Each breed of dog officially recognized by any one of the numerous Kennel Clubs around the world was created for a particular job, like pulling sleds, herding sheep, or hunting vermin. While many of the original dog jobs still exist, others have gradually been phased out, often substituted by some type of competition that represents the original purpose for which a particular dog was bred. The dogs, however, don't know that many of their skills are no longer needed in a traditional sense and many are just bursting at the seams to perform some kind of work.
Dogs today are "employed" in a variety of activities, creatively using the skills bred into them for their original purpose in new contexts. Norwich terriers are no different. Yes, there are still many Norwich used for ratting and hunting small vermin, but not all Norwich owners are hunters or have a barn that needs ratting. Norwich owners, however, have found that these spunky little dogs are thrilled at directing all their intelligence and energy towards other venues, one of the most rewarding being pet therapy.
A therapy dog is essentially a dog trained to give love to people for the scope of healing; therapy dogs work in nursing homes, hospitals, schools, mental institutions, and other areas characterized by people living in pain or under stress. It has been noted time and time again that petting a dog, observing a dog playing, and even just the presence of a dog does wonders for a person's mental and physical health. Dogs working as therapy dogs have been rigorously tested and accredited by recognized organizations.
Traditionally, dogs such as Golden Retrievers and Labradors have been used in these settings, though more and more breeds, both purebred and not, have demonstrated the ability to love and heal. Norwich terriers are among those dogs rising up through the ranks of therapy dogs. They are extremely friendly and love people, which is an essential requirement in this line of work. They are very flexible and adapt well to a multitude of situations and though they are determined, they are also very gentle. They do well around children, so they can be used in schools and in children's hospitals. A well trained Norwich can also perform a wide variety of tricks, adding to their entertainment value.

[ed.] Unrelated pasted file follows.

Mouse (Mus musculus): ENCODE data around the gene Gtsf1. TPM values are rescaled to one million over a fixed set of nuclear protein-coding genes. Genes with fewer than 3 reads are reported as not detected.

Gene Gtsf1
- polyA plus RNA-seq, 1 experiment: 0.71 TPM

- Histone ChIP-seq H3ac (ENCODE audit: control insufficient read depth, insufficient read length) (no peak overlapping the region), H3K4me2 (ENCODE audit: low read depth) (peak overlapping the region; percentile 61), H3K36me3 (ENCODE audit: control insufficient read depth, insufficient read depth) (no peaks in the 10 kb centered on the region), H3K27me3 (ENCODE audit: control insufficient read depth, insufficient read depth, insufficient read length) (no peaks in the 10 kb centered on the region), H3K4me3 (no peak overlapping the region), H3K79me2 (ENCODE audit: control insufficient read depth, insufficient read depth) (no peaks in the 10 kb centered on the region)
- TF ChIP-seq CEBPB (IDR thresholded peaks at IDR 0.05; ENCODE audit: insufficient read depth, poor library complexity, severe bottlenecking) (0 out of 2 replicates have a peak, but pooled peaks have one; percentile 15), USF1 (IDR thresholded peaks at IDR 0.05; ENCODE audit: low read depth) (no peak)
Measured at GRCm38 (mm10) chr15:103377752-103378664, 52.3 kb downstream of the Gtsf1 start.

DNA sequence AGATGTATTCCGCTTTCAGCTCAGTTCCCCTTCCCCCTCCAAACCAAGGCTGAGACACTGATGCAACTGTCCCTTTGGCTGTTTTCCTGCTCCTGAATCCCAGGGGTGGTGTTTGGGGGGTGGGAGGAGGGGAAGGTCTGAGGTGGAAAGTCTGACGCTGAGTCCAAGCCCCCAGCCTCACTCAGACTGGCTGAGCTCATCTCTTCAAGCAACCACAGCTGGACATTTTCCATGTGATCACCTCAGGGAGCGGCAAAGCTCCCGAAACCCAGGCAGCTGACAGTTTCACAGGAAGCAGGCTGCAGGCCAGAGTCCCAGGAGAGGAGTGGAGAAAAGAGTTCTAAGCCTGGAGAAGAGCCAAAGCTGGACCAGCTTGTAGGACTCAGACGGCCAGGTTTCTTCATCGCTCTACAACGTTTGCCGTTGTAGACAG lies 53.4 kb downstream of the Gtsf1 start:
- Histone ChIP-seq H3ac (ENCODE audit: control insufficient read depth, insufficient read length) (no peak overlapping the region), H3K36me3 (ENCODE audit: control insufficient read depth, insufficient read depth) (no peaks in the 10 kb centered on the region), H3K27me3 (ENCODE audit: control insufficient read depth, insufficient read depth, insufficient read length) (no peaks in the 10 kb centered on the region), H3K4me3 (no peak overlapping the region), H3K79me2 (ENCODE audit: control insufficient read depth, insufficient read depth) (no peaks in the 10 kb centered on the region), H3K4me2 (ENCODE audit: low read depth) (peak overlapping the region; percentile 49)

Norwich are very clever and have a great sense of humor and their antics bring a smile to everyone's face. They are among some of the cutest dogs and both children and adults are naturally attracted to them. The small size of the Norwich also seems to be a point in its favor; even children and adults that are normally afraid of dogs tend to be less fearful around these small canines, though Norwich have strong enough personalities to not themselves be afraid of people.